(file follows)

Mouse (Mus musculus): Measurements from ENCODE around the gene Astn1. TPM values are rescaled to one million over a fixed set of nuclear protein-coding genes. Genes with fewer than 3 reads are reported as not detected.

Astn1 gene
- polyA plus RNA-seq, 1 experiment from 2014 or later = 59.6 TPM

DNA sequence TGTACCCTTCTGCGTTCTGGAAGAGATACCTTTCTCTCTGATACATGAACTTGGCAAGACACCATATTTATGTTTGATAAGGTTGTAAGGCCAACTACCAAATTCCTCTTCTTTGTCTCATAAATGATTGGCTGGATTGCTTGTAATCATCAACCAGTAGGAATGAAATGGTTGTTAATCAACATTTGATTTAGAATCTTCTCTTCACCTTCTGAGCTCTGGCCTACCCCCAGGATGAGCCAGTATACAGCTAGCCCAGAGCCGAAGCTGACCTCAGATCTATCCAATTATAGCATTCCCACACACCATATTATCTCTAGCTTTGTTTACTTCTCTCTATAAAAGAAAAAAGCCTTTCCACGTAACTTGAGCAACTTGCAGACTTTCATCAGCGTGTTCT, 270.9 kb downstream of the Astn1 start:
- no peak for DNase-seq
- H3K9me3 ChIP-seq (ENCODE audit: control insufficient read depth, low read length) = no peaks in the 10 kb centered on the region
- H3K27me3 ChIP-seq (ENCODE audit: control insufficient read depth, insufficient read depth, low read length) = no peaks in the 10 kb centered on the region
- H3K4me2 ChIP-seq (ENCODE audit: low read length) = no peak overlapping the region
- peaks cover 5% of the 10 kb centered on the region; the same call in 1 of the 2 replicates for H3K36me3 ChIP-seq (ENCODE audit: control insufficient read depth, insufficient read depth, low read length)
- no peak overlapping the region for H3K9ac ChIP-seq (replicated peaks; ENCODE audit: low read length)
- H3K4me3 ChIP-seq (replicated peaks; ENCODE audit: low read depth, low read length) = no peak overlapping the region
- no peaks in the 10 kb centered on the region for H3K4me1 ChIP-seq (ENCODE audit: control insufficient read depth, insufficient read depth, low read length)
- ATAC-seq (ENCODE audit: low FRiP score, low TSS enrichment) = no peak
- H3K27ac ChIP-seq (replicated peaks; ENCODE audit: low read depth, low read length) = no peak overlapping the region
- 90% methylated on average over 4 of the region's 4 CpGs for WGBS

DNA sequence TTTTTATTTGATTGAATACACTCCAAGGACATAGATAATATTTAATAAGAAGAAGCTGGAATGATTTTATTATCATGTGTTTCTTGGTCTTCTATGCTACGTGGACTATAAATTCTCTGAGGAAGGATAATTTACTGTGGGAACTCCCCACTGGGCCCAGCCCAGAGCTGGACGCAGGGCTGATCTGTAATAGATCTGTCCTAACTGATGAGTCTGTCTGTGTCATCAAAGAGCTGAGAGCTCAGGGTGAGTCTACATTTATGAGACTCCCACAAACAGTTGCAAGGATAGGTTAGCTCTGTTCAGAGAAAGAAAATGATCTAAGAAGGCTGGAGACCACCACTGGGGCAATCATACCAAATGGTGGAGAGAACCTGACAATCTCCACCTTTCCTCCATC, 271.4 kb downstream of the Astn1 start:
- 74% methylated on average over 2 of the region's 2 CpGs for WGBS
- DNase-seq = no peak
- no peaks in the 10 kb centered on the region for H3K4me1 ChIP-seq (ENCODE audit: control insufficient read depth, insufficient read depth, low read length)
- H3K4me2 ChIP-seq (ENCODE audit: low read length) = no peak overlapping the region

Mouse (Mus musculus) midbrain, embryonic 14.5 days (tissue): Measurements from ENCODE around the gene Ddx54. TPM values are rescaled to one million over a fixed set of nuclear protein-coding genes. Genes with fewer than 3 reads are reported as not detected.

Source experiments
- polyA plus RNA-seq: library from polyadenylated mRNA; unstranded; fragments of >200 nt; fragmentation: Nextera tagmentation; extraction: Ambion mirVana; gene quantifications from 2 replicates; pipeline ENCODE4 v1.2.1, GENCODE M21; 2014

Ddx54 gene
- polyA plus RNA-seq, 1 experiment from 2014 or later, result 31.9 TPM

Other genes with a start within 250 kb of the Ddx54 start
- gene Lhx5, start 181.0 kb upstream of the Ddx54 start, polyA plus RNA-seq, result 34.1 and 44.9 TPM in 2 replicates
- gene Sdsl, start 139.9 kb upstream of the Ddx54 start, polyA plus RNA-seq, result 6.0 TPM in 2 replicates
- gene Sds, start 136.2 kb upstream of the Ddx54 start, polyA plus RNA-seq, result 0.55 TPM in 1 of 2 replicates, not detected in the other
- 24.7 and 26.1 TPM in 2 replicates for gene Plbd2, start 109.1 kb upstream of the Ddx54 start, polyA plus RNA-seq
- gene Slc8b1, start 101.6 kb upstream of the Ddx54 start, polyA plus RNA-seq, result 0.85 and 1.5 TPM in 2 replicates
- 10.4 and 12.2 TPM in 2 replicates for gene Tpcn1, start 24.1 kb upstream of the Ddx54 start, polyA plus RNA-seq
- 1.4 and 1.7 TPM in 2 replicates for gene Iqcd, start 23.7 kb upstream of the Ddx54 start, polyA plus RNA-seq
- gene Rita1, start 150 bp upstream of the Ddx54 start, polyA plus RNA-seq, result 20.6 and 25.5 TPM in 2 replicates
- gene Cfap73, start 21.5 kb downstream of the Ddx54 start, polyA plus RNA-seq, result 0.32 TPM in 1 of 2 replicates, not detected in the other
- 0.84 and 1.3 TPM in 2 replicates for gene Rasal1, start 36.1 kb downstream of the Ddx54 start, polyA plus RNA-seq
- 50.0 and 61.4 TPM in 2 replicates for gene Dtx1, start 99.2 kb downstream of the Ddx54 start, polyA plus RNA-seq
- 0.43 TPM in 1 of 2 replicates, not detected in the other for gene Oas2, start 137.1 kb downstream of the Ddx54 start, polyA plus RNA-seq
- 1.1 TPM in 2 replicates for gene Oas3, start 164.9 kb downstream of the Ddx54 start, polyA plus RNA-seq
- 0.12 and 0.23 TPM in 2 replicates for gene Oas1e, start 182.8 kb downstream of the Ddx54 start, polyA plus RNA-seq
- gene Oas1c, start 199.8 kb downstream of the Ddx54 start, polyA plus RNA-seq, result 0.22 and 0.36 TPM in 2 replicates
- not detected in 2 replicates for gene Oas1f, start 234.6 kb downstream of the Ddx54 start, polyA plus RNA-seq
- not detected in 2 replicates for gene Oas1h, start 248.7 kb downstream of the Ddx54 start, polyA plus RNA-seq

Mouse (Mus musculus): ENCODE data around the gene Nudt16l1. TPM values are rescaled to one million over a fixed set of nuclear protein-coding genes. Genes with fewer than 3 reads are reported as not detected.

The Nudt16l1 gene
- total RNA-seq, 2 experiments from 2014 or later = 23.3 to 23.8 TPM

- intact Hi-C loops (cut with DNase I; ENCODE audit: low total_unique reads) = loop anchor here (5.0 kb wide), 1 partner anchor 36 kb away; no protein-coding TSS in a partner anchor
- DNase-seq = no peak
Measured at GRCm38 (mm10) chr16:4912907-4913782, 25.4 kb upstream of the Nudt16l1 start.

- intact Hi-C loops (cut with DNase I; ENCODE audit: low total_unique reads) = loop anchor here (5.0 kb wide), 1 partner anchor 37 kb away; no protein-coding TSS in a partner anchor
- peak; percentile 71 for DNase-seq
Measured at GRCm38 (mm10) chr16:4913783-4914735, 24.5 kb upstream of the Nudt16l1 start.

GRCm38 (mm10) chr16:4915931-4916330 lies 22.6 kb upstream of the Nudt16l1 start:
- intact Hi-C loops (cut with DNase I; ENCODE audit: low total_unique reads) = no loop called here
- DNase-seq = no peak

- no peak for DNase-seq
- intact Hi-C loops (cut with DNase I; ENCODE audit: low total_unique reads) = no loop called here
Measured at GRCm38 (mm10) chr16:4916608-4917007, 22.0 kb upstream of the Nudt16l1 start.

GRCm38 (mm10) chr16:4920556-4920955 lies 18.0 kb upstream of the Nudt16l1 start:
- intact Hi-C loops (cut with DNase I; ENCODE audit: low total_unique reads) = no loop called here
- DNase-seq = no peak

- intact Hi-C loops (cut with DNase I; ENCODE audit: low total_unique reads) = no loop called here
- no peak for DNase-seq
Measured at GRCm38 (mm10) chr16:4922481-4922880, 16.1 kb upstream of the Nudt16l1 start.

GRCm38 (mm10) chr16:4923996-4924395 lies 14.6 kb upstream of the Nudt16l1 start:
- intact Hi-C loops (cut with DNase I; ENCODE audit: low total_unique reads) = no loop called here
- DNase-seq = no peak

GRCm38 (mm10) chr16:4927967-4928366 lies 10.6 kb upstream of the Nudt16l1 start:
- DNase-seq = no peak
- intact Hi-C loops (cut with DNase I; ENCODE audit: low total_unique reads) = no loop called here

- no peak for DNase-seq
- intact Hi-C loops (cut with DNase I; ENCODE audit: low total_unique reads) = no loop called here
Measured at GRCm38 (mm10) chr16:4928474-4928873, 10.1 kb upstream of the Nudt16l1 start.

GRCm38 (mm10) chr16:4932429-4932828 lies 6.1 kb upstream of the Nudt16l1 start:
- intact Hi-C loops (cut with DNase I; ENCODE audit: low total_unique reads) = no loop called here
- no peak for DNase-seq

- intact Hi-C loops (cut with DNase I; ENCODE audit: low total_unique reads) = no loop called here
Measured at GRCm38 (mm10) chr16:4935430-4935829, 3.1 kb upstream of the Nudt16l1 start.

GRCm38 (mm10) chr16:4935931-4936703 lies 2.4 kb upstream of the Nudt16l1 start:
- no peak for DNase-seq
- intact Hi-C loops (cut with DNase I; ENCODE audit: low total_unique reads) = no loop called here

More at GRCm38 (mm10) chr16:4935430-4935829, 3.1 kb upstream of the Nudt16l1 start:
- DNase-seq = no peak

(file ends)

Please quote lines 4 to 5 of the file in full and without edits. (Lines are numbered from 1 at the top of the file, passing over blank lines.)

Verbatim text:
DNA sequence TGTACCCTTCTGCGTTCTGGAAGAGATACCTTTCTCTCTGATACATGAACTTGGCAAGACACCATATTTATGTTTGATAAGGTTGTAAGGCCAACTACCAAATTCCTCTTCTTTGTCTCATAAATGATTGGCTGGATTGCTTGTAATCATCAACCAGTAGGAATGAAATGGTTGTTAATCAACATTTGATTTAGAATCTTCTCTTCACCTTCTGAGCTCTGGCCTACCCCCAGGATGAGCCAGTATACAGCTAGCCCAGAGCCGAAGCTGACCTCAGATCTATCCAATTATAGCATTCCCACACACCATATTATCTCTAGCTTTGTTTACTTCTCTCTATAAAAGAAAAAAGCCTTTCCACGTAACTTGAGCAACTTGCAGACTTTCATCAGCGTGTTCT, 270.9 kb downstream of the Astn1 start:
- no peak for DNase-seq